Like other automakers, Porsche is experimenting with hybrid technology. But unlike others, the legendary German sports-car maker started tinkering with gasoline-electric engines more than a century ago.
The Porsche 911 GT3 R Hybrid race car has been generating excitement since its debut performance in May 2010 during a 24-hour endurance competition at Nurburgring in Germany. It continued its standout performance this year by competing in the American Le Mans Series during a 1000-mile Petit Le Mans event at Road Atlanta in Georgia and winning a 621-mile Le Mans GT class event in Zhuhai, China.
The hybrid technology in the Porsche 911 GT3 R uses a unique flywheel kinetic energy recovery system, or KERS, which was originally developed by Williams Hybrid Power for Formula One racing. Porsche has adapted the technology for Grand Touring racing.
The Porsche 911 GT3 R uses a parallel hybrid configuration where a four-liter, flat-six gasoline engine provides 480 horsepower to the rear wheels of the vehicle but two 60-kilowatt electric motor/generators are also available to drive the front axle. Rather that use a bank of traditional chemical battery cells for electrical energy storage, the KERS unit uses an electro-mechanical flywheel power generator that can quickly convert electrical energy to kinetic energy within a spinning flywheel, then release it again as electrical energy.
The flywheel is energized and spun up when the driver brakes the car while going into a turn. When passing another vehicle, the driver presses a boost paddle on the steering wheel that can add large bursts of energy to the two electric motors, creating 160 horsepower and lots of torque that speed up the front wheels of the drive train. These bursts only last about six to eight seconds before the spinning flywheel slows down under load, but the KERS unit can then replenish its kinetic energy from the next braking motion of the car within seconds.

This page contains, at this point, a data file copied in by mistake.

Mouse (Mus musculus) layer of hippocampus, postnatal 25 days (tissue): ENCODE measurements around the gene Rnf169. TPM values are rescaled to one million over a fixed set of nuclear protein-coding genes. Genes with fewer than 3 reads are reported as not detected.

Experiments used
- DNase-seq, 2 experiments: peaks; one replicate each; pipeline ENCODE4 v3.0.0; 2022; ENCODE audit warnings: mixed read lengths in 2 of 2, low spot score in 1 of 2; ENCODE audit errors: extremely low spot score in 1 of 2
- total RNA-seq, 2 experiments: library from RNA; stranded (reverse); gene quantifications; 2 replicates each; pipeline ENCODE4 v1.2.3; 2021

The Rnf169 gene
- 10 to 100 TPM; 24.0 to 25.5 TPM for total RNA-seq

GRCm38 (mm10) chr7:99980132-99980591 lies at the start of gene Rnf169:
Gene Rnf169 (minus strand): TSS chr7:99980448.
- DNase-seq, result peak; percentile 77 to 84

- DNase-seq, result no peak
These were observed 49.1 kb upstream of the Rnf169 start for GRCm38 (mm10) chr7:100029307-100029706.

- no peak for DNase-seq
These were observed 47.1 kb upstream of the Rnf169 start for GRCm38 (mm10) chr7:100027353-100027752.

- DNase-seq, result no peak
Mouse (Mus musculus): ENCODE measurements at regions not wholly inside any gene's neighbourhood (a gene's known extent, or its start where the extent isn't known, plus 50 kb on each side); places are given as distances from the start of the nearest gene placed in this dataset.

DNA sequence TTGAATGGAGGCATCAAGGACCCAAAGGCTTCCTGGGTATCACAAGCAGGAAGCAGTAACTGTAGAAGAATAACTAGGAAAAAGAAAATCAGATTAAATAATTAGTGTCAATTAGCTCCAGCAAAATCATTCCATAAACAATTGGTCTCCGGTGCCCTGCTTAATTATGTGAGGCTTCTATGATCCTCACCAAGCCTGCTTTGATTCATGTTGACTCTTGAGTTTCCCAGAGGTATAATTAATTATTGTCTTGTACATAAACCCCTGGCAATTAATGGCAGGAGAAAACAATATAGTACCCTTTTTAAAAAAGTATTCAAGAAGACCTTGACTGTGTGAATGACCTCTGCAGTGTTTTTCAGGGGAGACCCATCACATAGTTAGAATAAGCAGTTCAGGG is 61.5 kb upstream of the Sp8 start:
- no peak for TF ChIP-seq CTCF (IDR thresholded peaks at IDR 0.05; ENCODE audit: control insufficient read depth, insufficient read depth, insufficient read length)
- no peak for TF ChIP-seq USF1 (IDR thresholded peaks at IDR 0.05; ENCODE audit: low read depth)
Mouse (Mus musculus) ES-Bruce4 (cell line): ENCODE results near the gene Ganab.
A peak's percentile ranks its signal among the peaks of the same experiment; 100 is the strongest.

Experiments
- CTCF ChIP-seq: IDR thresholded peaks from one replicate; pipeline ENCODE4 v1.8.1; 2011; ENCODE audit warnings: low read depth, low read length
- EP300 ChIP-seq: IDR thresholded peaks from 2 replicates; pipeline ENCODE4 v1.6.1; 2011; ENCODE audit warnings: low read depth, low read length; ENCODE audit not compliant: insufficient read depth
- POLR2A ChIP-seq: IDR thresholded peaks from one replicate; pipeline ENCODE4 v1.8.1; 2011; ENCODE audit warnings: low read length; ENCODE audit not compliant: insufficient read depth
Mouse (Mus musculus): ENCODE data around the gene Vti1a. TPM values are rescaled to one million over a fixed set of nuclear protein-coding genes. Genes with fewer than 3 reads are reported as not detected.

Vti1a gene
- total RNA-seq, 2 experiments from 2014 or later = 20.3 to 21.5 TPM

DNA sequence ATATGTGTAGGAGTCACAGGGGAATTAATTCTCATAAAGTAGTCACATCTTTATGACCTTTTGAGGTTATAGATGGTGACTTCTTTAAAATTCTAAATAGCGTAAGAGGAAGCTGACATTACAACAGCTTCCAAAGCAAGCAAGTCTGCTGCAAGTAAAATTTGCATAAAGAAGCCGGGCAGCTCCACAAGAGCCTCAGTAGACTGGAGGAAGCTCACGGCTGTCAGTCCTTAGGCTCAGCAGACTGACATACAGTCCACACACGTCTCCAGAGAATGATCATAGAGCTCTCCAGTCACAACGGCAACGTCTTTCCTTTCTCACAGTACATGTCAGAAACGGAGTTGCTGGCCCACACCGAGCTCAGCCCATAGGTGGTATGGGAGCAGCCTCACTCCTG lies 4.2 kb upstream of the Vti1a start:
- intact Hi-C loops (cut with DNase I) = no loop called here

Although Porsche's hybrid-car technology seems unique and new for the 21st century, its automotive DNA can be found in 110-year old technologies developed by its company founder.
Ferdinand Porsche has long been revered as a pioneer of the German automotive industry and was posthumously awarded Car Engineer of the 20th Century by the International Automotive Hall of Fame in 1999.
Porsche started his career with the Bela Egger Electrical Co. in Vienna, Austria, where he worked on early designs for an electric hub motor, an "inside-out" electric motor where the rotating part of the motor is on the outside and the stationary electromagnetic field is on the inside. Hub motors can be fitted to spokes on a wheel and are still very popular today because they can directly drive the wheels on electric bicycles and scooters.
In 1898, Porsche took on his first automotive design project with Jakob Lohner & Co., which built stately carriages for royal families in Austria, Sweden, Romania and England. Lohner commissioned Porsche to improve the performance of his new battery-powered electric horseless carriages. The resulting System Lohner-Porsche design replaced a single rear-wheel electric motor with two hub motors mounted in the front two wheels of the carriage. The dual electric motors could accelerate the carriage more quickly with front-wheel drive. However, the weight and size of the lead-acid batteries still limited the ability of the carriage to travel long distances and go up steep hills.
His solution to the range limitations of existing EV technology at that time was to design a "Mixte" hybrid concept. Instead of one large and heavy lead-acid battery pack, he combined a small gasoline engine that drove a dynamo to continually charge up an electrical energy storage bank of "accumulators" that was lighter in overall weight. This design created a series-hybrid electrical power source, similar to the design of today's Chevrolet Volt. From 1901 to 1906, more than 300 Lohner-Porsche hybrid gasoline/electric vehicles were sold, some of them setting new speed records for that era during auto racing competitions.
To view a picture of a 1903 Lohner-Porsche "Mixte" production car that shows the two front wheel electric hub motors, as well as other hybrid gasoline/electric cars from that era, visit www.hybrid-vehicle.org/hybrid-vehicle-history.html.
Stan Hanel has worked in the electronics industry for more than 30 years and is a long-time member of the Electric Auto Association and the Las Vegas Electric Vehicle Association. Hanel writes and edits for EAA's "Current Events" and LVEVA's "Watts Happening" newsletters. Contact him at email@example.com.